HIV and Cannabis: How Weed Helps People With HIV/AIDS
HIV and cannabis might seem like a strange combination. Both HIV and cannabis are stigmatized in their own way. Few people realize that weed can actually be very helpful to those suffering from HIV/AIDS.
HIV – which stands for human immunodeficiency virus – is a virus that attacks the immune system. The virus attacks CD4 cells, which are white-blood cells that defend our bodies against illnesses. The virus then ‘hijacks’ CD4 cells and replicates itself within those cells. Because the CD4 cells are destroyed, they aren’t able to defend the body against illness.
The term ‘AIDS’ refers to the final stage of HIV, which occurs when the immune system is severely damaged.
Fortunately, innovations in medicine mean that HIV-positive people can go on to live long and fulfilling lives. Anti-retroviral drugs – or ARVs – are given to HIV/AIDS patients to slow down the spread of the virus. Unfortunately, ARVs come with a great deal of uncomfortable side-effects that can prevent the patient from functioning well.
This is where cannabis comes in. As a multi-use plant with little-to-no real side effects, it can be a lifeline for those living with HIV.
How cannabis can help HIV-positive patients
Many HIV-positive patients suffer from constant nausea and a poor appetite. Since a healthy diet is important in treating HIV positive people, it’s imperative that they have a good appetite.
A study focusing on HIV-positive men showed that cannabis could increase one’s appetite by increasing the amount of appetite-stimulating hormones in the bloodstream. In 2005, researchers conducted a survey among 523 HIV-positive patients who used cannabis. The survey showed that 97% of HIV-positive cannabis users felt that cannabis stimulated their appetite, while 93% felt it eased their nausea.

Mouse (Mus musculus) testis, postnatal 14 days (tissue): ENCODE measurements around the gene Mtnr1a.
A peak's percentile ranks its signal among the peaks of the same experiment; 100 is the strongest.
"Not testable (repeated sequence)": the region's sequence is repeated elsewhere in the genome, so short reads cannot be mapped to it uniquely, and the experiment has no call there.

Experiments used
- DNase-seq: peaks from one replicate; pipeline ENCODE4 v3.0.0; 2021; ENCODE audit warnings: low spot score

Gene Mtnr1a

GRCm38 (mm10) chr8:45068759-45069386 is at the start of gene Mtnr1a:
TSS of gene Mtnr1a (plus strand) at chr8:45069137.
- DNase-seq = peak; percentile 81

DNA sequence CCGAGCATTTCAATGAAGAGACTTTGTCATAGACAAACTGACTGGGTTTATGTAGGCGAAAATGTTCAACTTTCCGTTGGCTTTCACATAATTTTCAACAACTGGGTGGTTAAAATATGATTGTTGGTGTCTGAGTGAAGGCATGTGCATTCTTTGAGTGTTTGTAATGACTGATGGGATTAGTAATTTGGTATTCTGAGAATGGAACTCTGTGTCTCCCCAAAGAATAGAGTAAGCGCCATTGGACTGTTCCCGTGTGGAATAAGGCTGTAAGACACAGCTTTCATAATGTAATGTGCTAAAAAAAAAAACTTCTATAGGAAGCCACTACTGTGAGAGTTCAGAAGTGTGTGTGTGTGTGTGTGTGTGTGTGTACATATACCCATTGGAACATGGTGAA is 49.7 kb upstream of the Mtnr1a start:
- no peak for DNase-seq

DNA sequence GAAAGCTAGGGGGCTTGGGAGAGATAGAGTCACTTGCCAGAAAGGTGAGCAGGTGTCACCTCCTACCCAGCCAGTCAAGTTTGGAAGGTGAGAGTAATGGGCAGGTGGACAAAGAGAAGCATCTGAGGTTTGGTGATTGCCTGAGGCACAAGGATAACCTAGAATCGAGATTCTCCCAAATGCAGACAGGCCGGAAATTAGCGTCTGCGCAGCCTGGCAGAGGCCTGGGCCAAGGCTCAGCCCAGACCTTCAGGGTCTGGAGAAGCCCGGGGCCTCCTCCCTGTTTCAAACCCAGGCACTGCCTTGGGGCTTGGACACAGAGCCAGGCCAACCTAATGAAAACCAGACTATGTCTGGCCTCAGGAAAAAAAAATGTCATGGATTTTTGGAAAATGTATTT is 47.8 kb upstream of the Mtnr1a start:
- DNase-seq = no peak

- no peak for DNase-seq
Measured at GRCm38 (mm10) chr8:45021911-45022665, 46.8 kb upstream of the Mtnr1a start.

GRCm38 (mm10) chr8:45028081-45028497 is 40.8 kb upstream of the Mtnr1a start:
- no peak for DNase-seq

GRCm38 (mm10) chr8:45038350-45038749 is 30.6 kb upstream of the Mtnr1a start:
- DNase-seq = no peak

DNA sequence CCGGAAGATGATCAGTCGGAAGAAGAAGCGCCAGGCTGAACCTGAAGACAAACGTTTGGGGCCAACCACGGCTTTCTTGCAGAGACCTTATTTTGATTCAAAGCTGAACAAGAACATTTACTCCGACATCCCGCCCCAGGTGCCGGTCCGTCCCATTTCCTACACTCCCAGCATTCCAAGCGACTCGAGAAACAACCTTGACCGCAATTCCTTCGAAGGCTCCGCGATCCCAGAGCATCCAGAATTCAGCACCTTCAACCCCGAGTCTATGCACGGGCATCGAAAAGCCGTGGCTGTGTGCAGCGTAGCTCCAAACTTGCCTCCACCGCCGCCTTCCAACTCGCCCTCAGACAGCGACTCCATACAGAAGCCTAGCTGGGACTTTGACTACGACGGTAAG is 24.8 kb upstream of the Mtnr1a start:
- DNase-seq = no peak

HIV/AIDS patients often suffer from chronic pain in the muscles and joints. This pain is often neuropathic, meaning it’s caused by nerve damage. Cannabis is strongly linked to pain relief, including the relief of neuropathic pain, which is why many people use marijuana-enriched topical creams for pain relief. In the 2005 survey mentioned above, 94% of participants reported that using cannabis eased muscle pain and 90% reported relief in nerve pain.
A study conducted in 2002 showed that marijuana can positively affect HIV-positive patients in a number of different ways. Other than improving appetite, cannabis can also help by improving a patient’s mood. Due to the social stigma and physical strain of the virus, HIV/AIDS patients often suffer from mood disorders such as depression and anxiety. Many people find that cannabis can ease the symptoms of anxiety and provide relief from depression. The study noted that cannabis decreased the patient’s’ irritability and improved their mood significantly.
Can cannabis slow the effects of HIV?
Cannabis might not just manage the side-effects of ARVs. It could actually contain the key to slowing the spread of HIV.
Recently, a study hosted at Louisiana State University indicated that THC might prevent HIV from spreading within the body. The study focused on monkeys infected with SIV, the simian version of HIV. The study involved giving THC to monkeys infected with SIV over a 17 month period. Five months after this, the researchers discovered that the monkeys had a healthier gut.
The gut is an important part of our immune system. It produces CD4 and CD8 cells, which attack viruses. HIV tends to attack the gut first, destroying most of the immune system. This makes it easier for HIV to spread.
After the monkeys received the THC, the gut tissue started producing more CD4 and CD8 cells. This suggests that THC could slow down or prevent the HIV from spreading in one’s body.
This study brings a great deal of hope to those living with the virus. That said, we need further studies to verify whether THC can help humans affected by HIV.
Further research on HIV and cannabis
Other studies have explored the link between HIV and cannabis. Specifically, they looked at the role of the endocannabinoid system in people living with HIV. A 2012 study suggests that certain cannabinoids can slow down the replication of the HI-virus. Another study, published in 2013, shows that cannabinoids can prevent HIV causing nerve damage.
There needs to be more research on HIV and cannabis to show how cannabinoids affect people living with the virus. Given how optimistic past results have been, it’s possible that these studies can lead to the development of better medication for HIV-positive people.